Introduction: The sinoatrial node (SAN) should be identified before superior vena cava (SVC) isolation to avoid SAN injury. However, its location cannot be identified without restoring sinus rhythm. This study evaluated the usefulness of the anatomically defined SAN by comparing it with the electrically confirmed SAN (e-SAN) to predict the top-most position of e-SAN and thus establish a safe and more efficient anatomical reference for SVC isolation than the previously reported reference of the right superior pulmonary vein (RSPV) roof. Methods and Results: The e-SAN was identified as the earliest activation site in the electroanatomical map obtained during sinus rhythm. The anatomically defined SAN, the cranial edge of the crista terminalis (CT) visualized with intracardiac echocardiography (CT top), and the RSPV roof, which was obtained from the overlaid electroanatomical image of SVC and RSPV, were tagged on one map. The distance from the e-SAN to each reference was measured. Among 77 patients, the height of the e-SAN from the CT top was a median (interquartile range) of −2.0 (−8.0 to 4.0) mm. The e-SAN existed from 10 mm above the CT top or lower in 74 (96%) patients and from the RSPV roof or below in 73 (95%) patients. The reference of 10 mm above the CT top is more proximal to the right atrium than the RSPV roof and can provide longer isolatable SVC sleeves (30.0 [20.0–35.0] vs. 24.0 [18.0–30.0] mm, p <.001). The e-SAN tended to be found above the CT top when the heart rate during mapping was faster (adjusted odds ratio [95% confidence interval] per 10-bpm increase: 1.71 [1.20−2.43], p <.01). Conclusion: The CT top is useful for predicting the upper limit of the e-SAN and can provide a better reference for SVC isolation than the RSPV roof.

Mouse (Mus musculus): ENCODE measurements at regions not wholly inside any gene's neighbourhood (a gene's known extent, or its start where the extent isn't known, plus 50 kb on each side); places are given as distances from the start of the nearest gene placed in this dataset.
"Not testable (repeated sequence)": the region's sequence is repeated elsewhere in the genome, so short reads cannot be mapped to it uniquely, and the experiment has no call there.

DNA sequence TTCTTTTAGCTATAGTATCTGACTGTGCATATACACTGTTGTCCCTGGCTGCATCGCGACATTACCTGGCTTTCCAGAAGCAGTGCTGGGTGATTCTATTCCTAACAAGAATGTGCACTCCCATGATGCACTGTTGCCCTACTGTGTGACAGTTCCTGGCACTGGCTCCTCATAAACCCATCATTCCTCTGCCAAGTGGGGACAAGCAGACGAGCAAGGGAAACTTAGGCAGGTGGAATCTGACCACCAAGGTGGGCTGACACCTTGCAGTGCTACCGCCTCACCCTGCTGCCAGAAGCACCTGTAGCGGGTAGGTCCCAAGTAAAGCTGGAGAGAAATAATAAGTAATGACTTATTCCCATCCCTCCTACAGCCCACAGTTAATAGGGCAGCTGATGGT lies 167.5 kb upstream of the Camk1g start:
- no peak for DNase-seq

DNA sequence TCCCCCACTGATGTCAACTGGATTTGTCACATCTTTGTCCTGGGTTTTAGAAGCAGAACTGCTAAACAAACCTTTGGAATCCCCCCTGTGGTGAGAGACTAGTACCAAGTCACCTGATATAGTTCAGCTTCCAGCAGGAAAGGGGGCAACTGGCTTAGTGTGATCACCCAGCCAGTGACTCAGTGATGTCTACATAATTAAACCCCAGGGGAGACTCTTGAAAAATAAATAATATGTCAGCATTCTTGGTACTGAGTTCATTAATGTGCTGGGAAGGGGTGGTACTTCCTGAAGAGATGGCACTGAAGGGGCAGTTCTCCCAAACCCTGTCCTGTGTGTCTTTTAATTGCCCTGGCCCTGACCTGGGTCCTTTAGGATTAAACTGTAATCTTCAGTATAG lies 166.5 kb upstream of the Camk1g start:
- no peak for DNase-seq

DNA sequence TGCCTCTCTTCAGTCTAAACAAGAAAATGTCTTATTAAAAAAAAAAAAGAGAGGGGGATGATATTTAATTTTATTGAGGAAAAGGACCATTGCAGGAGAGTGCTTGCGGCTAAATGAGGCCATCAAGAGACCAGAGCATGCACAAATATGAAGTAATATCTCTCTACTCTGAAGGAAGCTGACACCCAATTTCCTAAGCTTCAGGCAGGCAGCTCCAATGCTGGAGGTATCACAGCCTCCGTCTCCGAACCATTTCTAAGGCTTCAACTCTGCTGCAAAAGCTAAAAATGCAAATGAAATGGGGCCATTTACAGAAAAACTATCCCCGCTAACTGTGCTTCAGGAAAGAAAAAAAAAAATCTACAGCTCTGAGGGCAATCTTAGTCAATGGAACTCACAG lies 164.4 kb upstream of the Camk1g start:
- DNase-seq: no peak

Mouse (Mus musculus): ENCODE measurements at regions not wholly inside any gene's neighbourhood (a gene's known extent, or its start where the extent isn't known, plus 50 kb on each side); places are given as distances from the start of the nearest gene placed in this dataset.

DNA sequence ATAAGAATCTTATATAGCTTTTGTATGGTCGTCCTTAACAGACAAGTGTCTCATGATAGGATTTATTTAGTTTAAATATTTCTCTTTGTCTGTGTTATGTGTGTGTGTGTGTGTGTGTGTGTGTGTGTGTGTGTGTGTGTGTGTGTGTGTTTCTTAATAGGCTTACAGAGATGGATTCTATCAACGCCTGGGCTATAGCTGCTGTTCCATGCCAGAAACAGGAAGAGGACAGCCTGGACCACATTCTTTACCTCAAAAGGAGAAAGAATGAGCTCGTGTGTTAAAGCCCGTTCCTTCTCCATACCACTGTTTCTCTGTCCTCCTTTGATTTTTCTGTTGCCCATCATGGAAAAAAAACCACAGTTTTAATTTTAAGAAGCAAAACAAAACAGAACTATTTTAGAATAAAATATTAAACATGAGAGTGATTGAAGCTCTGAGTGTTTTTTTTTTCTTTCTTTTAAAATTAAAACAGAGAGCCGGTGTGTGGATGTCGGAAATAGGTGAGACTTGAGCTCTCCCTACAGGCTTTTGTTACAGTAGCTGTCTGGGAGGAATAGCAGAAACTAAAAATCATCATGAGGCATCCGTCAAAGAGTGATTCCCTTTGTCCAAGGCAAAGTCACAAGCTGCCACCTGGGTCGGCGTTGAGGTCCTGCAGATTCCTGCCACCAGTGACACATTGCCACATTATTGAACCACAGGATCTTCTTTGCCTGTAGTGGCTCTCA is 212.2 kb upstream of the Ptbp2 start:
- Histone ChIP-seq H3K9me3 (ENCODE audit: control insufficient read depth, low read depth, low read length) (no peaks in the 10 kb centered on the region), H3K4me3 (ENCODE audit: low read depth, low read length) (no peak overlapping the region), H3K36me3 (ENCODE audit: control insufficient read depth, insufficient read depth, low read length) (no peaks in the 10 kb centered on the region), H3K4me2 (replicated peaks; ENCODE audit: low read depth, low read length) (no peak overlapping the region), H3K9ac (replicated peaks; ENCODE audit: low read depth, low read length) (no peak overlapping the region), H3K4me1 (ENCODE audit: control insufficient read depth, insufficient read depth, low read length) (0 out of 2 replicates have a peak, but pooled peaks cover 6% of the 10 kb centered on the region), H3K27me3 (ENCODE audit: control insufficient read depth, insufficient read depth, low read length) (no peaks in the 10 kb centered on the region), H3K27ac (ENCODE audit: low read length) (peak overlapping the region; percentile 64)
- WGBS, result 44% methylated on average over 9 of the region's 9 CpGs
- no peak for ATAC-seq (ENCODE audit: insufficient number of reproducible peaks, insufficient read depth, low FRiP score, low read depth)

- catheter ablation
- intracardiac imaging techniques
- sinus node
- superior vena cava